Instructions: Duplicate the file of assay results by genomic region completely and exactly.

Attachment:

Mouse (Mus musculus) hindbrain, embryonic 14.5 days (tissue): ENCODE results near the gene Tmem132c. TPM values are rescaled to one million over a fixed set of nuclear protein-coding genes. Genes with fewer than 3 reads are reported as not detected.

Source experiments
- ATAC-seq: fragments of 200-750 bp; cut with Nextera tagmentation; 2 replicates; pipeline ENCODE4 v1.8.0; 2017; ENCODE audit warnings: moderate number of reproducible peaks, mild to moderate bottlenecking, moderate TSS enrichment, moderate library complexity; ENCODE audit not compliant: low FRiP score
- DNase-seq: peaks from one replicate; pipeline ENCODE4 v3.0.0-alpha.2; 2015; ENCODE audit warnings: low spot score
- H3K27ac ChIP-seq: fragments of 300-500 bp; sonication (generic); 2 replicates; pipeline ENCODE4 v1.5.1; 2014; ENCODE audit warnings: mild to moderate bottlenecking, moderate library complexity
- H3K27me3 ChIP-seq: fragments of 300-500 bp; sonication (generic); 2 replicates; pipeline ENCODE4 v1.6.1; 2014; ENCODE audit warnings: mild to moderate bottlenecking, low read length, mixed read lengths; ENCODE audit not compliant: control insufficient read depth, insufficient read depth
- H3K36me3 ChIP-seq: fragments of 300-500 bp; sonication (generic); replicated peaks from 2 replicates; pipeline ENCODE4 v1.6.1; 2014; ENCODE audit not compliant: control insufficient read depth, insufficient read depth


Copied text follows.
Mouse (Mus musculus) hindbrain, embryonic 14.5 days (tissue): ENCODE results near the gene Tmem132c. TPM values are rescaled to one million over a fixed set of nuclear protein-coding genes. Genes with fewer than 3 reads are reported as not detected.

Source experiments
- ATAC-seq: fragments of 200-750 bp; cut with Nextera tagmentation; 2 replicates; pipeline ENCODE4 v1.8.0; 2017; ENCODE audit warnings: moderate number of reproducible peaks, mild to moderate bottlenecking, moderate TSS enrichment, moderate library complexity; ENCODE audit not compliant: low FRiP score
- DNase-seq: peaks from one replicate; pipeline ENCODE4 v3.0.0-alpha.2; 2015; ENCODE audit warnings: low spot score
- H3K27ac ChIP-seq: fragments of 300-500 bp; sonication (generic); 2 replicates; pipeline ENCODE4 v1.5.1; 2014; ENCODE audit warnings: mild to moderate bottlenecking, moderate library complexity
- H3K27me3 ChIP-seq: fragments of 300-500 bp; sonication (generic); 2 replicates; pipeline ENCODE4 v1.6.1; 2014; ENCODE audit warnings: mild to moderate bottlenecking, low read length, mixed read lengths; ENCODE audit not compliant: control insufficient read depth, insufficient read depth
- H3K36me3 ChIP-seq: fragments of 300-500 bp; sonication (generic); replicated peaks from 2 replicates; pipeline ENCODE4 v1.6.1; 2014; ENCODE audit not compliant: control insufficient read depth, insufficient read depth